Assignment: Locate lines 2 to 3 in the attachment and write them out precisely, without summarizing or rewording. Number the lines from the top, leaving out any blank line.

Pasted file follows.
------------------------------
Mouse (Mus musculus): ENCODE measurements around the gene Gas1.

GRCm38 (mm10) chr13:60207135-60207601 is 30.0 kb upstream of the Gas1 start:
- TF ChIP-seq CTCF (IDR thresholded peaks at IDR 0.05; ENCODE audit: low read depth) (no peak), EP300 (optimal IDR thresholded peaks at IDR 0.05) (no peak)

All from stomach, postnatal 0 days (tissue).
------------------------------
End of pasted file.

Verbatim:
GRCm38 (mm10) chr13:60207135-60207601 is 30.0 kb upstream of the Gas1 start:
- TF ChIP-seq CTCF (IDR thresholded peaks at IDR 0.05; ENCODE audit: low read depth) (no peak), EP300 (optimal IDR thresholded peaks at IDR 0.05) (no peak)